Here’s the pitch: Proposition 203 will end bilingual education and limit mostly Spanish-speaking immigrant children to one year of English immersion classes.
But that pitch, which fuels the divisive campaign, and the product are two very different things.
* In reality, the proposition would affect only about one-third, or 45,000, of the state’s English learners. That’s 6 percent of Arizona’s public school students.
* Most of the remaining 90,000 English learners wouldn’t be affected because they are in programs called English as a Second Language, where textbooks and instruction are mostly in English. They would likely be joined by kids now in bilingual classes because much English as a Second Language instruction already fits the proposition’s loose description of “English immersion.”
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And as for that one-year limit? Not likely. The proposition hopes for that, but requires that students be tested annually and “have acquired a good working knowledge of English and are able to do regular schoolwork” before moving into a regular classroom. Educators say that takes average students in any kind of program about three to five years.
Despite catastrophic claims on both sides, the proposition is so vague, experts say, that courts, along with educators and parents, would end up determining what it meant for Arizona’s schoolkids.
So, what is Proposition 203?
Mostly, it’s unnecessary, state Superintendent of Public Instruction Lisa Graham Keegan said.
Even Hector Ayala, a Tucson high school teacher who led the push to get the proposition on the ballot, said the proposition has plenty of wiggle room. Ayala wouldn’t have bothered with it at all, he said, if the state Legislature had agreed to limit bilingual education to three years.
“All the proposition is doing,” Ayala said, “is trying to convey the spirit of the law.”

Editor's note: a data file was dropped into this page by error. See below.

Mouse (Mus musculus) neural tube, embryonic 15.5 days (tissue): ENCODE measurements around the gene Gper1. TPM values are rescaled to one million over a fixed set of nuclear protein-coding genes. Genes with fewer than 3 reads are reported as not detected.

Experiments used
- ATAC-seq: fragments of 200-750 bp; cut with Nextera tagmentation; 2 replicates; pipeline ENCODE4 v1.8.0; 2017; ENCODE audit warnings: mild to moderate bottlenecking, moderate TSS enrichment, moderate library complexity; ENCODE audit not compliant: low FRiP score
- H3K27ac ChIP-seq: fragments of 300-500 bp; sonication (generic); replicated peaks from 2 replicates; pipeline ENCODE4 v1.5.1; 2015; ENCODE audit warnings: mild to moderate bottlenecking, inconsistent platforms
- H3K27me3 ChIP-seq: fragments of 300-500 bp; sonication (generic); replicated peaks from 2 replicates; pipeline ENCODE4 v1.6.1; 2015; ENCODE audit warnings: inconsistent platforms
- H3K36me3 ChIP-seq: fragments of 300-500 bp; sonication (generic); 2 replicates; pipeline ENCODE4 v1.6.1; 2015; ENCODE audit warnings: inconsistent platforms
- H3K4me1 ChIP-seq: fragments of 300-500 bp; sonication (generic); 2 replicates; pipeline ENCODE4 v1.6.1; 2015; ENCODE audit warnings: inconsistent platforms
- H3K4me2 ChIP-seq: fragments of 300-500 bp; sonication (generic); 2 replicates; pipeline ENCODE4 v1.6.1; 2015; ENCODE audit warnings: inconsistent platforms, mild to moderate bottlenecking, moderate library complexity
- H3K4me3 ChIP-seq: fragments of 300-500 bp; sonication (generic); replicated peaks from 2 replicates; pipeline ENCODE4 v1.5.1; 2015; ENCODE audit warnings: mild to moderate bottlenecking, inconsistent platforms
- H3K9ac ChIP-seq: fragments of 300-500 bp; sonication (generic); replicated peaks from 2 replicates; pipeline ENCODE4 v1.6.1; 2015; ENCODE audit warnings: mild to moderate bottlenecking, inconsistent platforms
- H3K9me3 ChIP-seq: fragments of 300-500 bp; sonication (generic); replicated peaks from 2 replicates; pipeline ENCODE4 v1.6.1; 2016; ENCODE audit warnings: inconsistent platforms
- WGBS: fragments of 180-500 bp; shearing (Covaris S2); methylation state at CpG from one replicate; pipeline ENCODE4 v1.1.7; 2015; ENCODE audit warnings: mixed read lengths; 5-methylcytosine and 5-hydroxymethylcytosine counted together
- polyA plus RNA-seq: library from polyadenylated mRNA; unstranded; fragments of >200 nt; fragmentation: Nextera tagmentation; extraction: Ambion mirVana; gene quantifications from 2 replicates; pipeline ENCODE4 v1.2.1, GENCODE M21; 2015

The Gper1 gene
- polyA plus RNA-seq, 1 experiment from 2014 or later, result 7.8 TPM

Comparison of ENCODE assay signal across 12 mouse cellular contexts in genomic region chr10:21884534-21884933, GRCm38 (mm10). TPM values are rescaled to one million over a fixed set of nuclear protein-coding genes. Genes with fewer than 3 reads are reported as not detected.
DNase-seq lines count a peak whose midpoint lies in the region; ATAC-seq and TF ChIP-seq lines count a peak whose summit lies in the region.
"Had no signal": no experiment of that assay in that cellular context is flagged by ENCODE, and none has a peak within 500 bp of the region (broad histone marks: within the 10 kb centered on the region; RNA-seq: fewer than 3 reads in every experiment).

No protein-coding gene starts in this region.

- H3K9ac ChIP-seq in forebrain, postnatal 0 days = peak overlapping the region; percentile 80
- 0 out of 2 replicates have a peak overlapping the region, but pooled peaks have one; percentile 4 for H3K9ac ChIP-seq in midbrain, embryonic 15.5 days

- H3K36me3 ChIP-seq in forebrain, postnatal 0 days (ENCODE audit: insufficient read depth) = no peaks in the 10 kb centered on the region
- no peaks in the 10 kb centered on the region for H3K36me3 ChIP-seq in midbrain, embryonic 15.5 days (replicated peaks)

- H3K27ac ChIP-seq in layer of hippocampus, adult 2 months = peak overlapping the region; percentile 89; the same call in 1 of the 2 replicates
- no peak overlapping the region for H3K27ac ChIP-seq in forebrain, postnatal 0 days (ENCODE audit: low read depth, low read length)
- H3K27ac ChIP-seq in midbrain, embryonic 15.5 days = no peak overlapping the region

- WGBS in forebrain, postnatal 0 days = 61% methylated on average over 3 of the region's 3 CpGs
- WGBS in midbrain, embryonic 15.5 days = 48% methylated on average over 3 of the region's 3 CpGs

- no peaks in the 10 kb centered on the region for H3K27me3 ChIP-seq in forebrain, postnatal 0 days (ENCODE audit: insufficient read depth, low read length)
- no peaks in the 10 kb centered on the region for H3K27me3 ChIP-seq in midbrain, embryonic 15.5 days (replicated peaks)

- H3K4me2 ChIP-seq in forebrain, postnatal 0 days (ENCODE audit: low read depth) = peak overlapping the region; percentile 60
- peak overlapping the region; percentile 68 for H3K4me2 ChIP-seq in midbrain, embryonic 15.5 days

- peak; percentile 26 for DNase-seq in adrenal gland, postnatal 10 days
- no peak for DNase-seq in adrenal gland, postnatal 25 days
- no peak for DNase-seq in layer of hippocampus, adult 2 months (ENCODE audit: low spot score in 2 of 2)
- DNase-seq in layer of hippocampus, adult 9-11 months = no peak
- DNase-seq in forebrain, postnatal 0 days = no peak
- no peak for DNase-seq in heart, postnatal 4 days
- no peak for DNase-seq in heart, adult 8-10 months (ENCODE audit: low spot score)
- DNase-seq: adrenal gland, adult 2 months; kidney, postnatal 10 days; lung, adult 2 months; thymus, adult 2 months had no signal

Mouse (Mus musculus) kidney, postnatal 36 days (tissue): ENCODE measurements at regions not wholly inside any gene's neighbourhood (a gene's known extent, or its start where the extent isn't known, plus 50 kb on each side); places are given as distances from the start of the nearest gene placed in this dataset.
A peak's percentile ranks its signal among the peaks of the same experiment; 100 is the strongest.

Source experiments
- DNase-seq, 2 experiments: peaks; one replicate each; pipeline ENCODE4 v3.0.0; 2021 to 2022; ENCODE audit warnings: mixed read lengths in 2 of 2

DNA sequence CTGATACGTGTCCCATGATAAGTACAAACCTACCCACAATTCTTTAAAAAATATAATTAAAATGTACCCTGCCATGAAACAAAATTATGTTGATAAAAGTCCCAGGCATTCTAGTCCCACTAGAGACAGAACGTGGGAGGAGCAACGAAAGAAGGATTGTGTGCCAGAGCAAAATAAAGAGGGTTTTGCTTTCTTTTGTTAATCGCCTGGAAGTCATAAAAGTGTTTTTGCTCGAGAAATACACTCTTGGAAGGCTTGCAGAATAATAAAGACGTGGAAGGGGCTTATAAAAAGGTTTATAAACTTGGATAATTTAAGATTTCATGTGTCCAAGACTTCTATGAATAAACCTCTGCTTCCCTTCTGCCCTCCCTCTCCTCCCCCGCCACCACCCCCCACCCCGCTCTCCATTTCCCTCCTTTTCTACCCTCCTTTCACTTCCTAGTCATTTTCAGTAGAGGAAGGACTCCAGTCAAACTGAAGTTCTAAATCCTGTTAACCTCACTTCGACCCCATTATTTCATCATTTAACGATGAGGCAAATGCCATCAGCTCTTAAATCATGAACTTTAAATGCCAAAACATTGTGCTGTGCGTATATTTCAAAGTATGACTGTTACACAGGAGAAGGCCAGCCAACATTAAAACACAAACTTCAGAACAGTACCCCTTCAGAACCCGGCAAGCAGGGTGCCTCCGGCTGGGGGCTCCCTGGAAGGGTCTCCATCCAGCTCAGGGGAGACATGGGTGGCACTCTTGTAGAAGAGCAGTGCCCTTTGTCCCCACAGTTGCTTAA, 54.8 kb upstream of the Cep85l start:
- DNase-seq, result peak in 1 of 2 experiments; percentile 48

Keegan tried but failed to negotiate an agreement between supporters and opponents before the issue hit the ballot and became a divisive racial debate. One of Keegan’s executives called the negotiations a disaster that “devolved into trash bin clanging and nastiness.”
“Intentions on both sides are good, but the rhetoric is beyond the pale,” Keegan said. “The underpinnings of 203 are highly volatile, highly political. It has to do with cultural disagreements.”
California businessman Ron Unz is funding Arizona’s campaign against bilingual classes, where children are taught much of their core courses in Spanish with Spanish language textbooks. He bankrolled a similar California proposition that passed in 1998.
“Bilingual education has destroyed countless lives of children over the decades, and a bunch of nutcases want to keep it in place,” Unz said. “It’s like little children who will hold their breath and turn blue if they don’t get something that’s bad for them.”
Unz doesn’t believe the political campaign is tearing apart Arizona, he said, because polls indicate a vast majority of state voters favor it, including Latino voters. Unz also brushes off reports from teachers and researchers who say it takes two years for even the brightest students to test out of any program, bilingual or English as a Second Language.
“Research and consulting is nuts. Those teachers have really been brainwashed,” said Unz, who predicted that if his proposition passes, within a few years there will be no Arizona children in English acquisition classes. “Of course, it will happen. Children will learn English in a couple months.”